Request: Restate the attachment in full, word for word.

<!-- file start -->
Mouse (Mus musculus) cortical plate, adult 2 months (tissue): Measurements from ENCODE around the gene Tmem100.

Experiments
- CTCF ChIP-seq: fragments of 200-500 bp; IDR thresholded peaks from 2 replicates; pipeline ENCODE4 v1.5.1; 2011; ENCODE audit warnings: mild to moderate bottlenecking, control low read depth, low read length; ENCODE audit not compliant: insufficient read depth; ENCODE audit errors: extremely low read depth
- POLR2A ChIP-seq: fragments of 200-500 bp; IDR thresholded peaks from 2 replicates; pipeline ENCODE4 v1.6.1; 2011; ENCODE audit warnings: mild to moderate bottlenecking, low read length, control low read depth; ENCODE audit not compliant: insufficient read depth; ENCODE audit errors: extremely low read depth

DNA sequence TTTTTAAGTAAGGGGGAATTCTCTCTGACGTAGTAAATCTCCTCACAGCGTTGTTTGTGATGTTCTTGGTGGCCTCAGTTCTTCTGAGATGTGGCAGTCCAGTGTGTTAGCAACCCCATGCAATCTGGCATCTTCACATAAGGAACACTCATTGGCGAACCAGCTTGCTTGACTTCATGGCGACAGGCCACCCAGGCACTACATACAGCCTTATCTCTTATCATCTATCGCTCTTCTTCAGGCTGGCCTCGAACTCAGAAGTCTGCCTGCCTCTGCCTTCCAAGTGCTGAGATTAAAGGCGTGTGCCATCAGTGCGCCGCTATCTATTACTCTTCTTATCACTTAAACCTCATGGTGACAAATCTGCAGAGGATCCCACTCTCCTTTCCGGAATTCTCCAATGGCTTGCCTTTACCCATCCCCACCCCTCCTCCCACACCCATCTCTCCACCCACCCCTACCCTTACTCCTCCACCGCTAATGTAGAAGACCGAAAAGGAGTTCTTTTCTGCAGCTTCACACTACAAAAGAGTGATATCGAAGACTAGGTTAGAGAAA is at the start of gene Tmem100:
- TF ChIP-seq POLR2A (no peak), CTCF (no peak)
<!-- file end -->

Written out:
Mouse (Mus musculus) cortical plate, adult 2 months (tissue): Measurements from ENCODE around the gene Tmem100.

Experiments
- CTCF ChIP-seq: fragments of 200-500 bp; IDR thresholded peaks from 2 replicates; pipeline ENCODE4 v1.5.1; 2011; ENCODE audit warnings: mild to moderate bottlenecking, control low read depth, low read length; ENCODE audit not compliant: insufficient read depth; ENCODE audit errors: extremely low read depth
- POLR2A ChIP-seq: fragments of 200-500 bp; IDR thresholded peaks from 2 replicates; pipeline ENCODE4 v1.6.1; 2011; ENCODE audit warnings: mild to moderate bottlenecking, low read length, control low read depth; ENCODE audit not compliant: insufficient read depth; ENCODE audit errors: extremely low read depth

DNA sequence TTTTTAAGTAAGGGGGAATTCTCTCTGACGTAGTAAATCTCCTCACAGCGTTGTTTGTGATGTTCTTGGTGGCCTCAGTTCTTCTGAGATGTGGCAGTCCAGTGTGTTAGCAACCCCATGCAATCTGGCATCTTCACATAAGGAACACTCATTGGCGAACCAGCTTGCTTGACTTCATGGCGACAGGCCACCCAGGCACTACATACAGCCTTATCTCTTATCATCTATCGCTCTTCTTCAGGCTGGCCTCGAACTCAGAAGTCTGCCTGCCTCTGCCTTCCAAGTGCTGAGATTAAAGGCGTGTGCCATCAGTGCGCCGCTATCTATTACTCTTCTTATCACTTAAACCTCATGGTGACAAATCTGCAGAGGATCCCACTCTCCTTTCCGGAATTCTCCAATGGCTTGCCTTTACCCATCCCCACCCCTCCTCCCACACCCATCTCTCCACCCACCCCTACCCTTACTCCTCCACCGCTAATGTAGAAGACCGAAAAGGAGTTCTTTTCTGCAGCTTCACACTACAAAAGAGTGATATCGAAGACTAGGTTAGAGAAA is at the start of gene Tmem100:
- TF ChIP-seq POLR2A (no peak), CTCF (no peak)